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City makes peace in old zoning war
City makes peace in old zoning war
By JOSEPH KOZIOL JR.
The Chardon planning commission recommended rezoning Monday for a 24.8-acre property at Water Street (Route 6) and Meadowlands Drive that was a lightning rod for controversy 20 years ago.
The property, owned by Loreto Development Co., was at the center of a protracted legal fight against a planned Walmart store that reached the Ohio Supreme Court.
The planning commission's action is part of a settlement reached between the developer and city over a lawsuit filed in April 2011. In that lawsuit, the developer claimed that the city's attempt to negotiate for approximately 1 acre for a new roadway was not being conducted in good faith.
The recommendation to Chardon City Council, which has the final say, is that the property be rezoned from the C-1 zoning to the less restrictive C-4 zoning.
The planning commission also approved a lot split for a 70-by-700-foot parcel from the property for a new roadway.
Commission member Andrew Blackley said the property was the subject of a fight to prevent a Walmart store from locating there about 20 years ago. A referendum ballot issue to rezone the property for the big-box store was rejected by Chardon voters, he said, and a legal battle between the city and developer reached the Ohio Supreme Court. In the end, the city and its residents were victorious in their efforts to keep a Walmart store out of Chardon.
Law Director James Gillette said the zoning change now being proposed would allow big-box stores there.
Mr. Blackley asked whether the city is reneging on its actions years ago. "It seems we're going back on things that were decided in the court of public opinion," he said.
Mr. Gillette said the economic climate has changed from what it was 20 years ago. There also has been a significant change in surrounding properties since a rezoning was granted for less restrictive zoning to the east, he said.
City Council believes that the opportunity to provide for a connecting road through the area is so important that it's willing to go along with the rezoning, Mr. Gillette said.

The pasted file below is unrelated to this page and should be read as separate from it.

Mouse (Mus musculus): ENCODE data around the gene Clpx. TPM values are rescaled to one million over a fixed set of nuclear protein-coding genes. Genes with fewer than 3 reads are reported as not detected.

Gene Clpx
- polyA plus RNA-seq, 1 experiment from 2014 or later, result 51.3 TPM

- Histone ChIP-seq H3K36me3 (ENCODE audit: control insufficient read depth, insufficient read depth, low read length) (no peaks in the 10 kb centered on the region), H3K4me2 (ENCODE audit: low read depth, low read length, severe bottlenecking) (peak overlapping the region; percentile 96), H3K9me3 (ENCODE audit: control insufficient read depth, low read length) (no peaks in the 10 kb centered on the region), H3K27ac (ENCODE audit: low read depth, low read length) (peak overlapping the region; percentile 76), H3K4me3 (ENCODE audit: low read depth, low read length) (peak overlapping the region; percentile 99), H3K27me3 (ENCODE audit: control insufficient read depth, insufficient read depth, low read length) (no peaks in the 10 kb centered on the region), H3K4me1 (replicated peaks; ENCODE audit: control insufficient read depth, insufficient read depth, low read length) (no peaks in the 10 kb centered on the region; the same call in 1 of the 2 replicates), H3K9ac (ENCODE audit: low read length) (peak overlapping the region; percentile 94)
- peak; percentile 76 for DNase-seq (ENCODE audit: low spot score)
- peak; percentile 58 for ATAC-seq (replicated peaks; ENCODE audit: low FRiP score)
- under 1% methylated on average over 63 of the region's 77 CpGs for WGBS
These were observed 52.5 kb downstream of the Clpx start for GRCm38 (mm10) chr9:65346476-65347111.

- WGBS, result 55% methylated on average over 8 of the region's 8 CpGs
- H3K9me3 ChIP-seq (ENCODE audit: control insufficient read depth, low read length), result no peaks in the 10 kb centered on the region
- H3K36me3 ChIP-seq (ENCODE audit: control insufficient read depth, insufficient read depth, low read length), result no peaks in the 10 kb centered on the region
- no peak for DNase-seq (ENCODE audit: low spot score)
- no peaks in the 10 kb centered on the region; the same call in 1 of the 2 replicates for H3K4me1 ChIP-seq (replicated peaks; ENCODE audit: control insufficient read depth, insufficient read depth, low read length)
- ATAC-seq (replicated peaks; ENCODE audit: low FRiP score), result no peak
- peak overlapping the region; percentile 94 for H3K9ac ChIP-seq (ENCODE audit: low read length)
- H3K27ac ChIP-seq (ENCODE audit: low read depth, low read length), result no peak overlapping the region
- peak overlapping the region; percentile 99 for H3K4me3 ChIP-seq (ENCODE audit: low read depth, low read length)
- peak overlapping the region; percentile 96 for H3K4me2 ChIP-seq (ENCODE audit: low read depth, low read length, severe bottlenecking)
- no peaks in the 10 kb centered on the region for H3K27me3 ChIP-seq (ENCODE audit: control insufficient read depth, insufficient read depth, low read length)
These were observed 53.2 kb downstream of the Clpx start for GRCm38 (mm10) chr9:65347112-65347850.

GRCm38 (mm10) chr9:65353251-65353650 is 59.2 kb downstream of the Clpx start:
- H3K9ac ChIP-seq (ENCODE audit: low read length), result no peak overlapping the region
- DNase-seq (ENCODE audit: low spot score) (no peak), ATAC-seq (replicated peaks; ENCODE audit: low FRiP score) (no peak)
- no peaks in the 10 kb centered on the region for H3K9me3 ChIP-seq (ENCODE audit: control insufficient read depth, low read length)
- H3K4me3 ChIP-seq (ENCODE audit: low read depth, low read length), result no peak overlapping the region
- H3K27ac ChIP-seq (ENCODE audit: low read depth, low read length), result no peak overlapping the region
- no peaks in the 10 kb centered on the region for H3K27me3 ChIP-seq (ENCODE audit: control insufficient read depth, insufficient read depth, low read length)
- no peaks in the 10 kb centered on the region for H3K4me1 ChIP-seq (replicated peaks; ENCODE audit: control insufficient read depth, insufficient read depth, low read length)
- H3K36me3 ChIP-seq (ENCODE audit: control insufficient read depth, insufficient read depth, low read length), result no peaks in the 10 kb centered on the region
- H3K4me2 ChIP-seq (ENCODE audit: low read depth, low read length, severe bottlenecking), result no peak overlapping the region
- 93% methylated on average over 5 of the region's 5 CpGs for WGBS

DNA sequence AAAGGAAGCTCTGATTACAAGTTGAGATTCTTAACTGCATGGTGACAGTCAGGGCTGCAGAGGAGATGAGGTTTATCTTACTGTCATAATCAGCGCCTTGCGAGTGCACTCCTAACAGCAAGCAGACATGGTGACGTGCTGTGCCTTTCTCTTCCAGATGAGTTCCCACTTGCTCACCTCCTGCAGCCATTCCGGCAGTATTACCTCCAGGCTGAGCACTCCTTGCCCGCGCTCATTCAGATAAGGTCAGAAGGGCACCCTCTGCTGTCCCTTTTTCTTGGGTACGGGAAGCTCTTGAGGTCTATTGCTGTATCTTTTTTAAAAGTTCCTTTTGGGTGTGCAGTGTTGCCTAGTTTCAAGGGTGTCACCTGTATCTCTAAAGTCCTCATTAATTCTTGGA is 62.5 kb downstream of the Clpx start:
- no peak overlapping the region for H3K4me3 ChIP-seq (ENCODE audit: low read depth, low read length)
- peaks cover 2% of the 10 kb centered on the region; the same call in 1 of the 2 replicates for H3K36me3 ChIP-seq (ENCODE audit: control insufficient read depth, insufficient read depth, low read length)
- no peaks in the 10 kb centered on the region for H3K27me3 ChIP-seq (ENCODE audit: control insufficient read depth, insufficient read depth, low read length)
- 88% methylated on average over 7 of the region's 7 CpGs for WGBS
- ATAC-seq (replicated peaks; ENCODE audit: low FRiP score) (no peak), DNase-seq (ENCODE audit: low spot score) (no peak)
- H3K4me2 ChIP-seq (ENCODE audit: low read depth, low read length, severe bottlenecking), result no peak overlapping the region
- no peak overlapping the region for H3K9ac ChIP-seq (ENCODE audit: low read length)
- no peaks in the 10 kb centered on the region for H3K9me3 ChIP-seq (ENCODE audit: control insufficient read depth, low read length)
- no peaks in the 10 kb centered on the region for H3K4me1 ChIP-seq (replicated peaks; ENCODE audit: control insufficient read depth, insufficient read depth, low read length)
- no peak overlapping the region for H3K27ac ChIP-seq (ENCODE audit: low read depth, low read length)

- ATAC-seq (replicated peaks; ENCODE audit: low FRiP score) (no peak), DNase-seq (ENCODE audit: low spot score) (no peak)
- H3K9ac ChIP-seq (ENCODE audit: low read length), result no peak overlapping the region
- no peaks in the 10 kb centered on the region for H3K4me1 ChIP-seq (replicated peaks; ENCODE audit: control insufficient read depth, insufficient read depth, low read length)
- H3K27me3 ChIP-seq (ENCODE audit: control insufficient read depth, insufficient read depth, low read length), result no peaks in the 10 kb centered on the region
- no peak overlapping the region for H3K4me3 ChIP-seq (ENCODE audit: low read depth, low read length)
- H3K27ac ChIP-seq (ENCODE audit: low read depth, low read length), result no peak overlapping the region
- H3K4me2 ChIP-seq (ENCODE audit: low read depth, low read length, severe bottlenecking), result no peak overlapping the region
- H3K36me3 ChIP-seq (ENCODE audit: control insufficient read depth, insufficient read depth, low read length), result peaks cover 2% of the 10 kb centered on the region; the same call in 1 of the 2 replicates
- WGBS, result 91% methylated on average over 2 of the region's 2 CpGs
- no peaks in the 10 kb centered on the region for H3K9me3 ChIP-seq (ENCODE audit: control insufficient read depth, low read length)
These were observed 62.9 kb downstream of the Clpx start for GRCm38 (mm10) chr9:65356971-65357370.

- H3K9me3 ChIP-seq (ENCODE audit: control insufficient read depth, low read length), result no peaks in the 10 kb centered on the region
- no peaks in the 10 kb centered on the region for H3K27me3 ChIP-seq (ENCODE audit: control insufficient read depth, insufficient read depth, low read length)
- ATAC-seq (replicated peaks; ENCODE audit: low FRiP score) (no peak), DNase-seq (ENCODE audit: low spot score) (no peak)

The planned connecting road from the intersection of Water Street and Meadowlands Drive eventually would connect Water Street with Park Avenue.
Planning commission chairman Kenneth Miller said he also served as commission chairman for the city at the time the Walmart issue was at its height. He said there was an anti-Walmart sentiment across the country at the time, and there would have been less controversy if it had been a Sears or Penny's store. He said one meeting on the issue had to be moved to a larger space when a crowd of more than 150 turned out, many of them from throughout the county.
One of the major complaints residents now have is the increased traffic in Chardon, Mr. Miller said. While various bypass routes have been proposed to alleviate traffic congestion, none have taken root, he said.
Now, the city has an opportunity to provide some semblance of a bypass, which may be its last chance, Mr. Miller said. "It's going to be a godsend for people who travel."
City Council President and planning commission member Philip King said Walmart, which subsequently built on another property about a quarter mile away in Chardon, has been an active supporter of local projects, including giving to the Chardon Healing Fund.
Steven Yaney, the city's planning and zoning administrator, said attempts to restrict the size of buildings sometimes prevent desirable development. He said the property in question could support such developments as medical offices or a medical research facility.
With the addition of a road through the property, Mr. Yaney said, the city and developer will get a highly visible, attractive site for development.
Mr. Blackley said the area serves as a gateway to the city, and officials must proceed with caution on any development that takes place there.
Mr. Yaney said the city also has more requirements for landscaping and design features, so any development there now would be more appealing than what would have been built 20 years ago.
Under the C-1 zoning, building sizes were capped at 50,000 square feet. The C-4 zoning limits building size according to lot size. Mr. Yaney said a 15,000-square-foot building could be constructed for each acre.
The zoning change also allows many uses that previously were considered conditional. Churches, nursing homes, day-care centers and public safety centers are now permitted, he said.
Other uses that were prohibited will be considered conditional uses, such as gas stations, body and repair shops and car sales.
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